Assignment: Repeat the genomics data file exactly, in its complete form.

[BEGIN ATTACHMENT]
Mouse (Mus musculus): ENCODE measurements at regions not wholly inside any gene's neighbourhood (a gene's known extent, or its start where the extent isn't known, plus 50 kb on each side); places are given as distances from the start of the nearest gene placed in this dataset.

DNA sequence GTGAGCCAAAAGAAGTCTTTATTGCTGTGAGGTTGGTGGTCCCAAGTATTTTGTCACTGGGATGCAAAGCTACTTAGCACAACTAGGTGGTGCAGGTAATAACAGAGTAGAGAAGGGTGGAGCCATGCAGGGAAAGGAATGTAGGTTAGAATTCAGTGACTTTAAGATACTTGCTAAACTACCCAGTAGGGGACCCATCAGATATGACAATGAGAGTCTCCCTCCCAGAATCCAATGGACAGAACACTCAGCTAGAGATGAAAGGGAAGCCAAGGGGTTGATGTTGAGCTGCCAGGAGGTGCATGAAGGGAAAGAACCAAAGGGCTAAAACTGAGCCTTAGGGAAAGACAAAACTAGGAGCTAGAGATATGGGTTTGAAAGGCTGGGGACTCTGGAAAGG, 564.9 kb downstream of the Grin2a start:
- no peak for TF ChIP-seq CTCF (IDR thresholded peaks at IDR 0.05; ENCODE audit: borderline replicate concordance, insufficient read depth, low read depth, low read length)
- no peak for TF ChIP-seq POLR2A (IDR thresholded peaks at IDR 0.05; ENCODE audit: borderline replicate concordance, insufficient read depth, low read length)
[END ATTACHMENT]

Mouse (Mus musculus): ENCODE measurements at regions not wholly inside any gene's neighbourhood (a gene's known extent, or its start where the extent isn't known, plus 50 kb on each side); places are given as distances from the start of the nearest gene placed in this dataset.

DNA sequence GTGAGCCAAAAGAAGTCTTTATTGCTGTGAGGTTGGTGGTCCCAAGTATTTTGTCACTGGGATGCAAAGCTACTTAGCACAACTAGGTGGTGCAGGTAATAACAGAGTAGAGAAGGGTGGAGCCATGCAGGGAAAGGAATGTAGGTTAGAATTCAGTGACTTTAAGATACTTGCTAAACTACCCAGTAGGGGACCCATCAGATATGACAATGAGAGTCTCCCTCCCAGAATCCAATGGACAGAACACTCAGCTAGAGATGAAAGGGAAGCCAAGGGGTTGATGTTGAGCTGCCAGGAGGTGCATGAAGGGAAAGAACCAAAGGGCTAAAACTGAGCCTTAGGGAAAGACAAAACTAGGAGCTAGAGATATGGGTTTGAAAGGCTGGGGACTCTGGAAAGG, 564.9 kb downstream of the Grin2a start:
- no peak for TF ChIP-seq CTCF (IDR thresholded peaks at IDR 0.05; ENCODE audit: borderline replicate concordance, insufficient read depth, low read depth, low read length)
- no peak for TF ChIP-seq POLR2A (IDR thresholded peaks at IDR 0.05; ENCODE audit: borderline replicate concordance, insufficient read depth, low read length)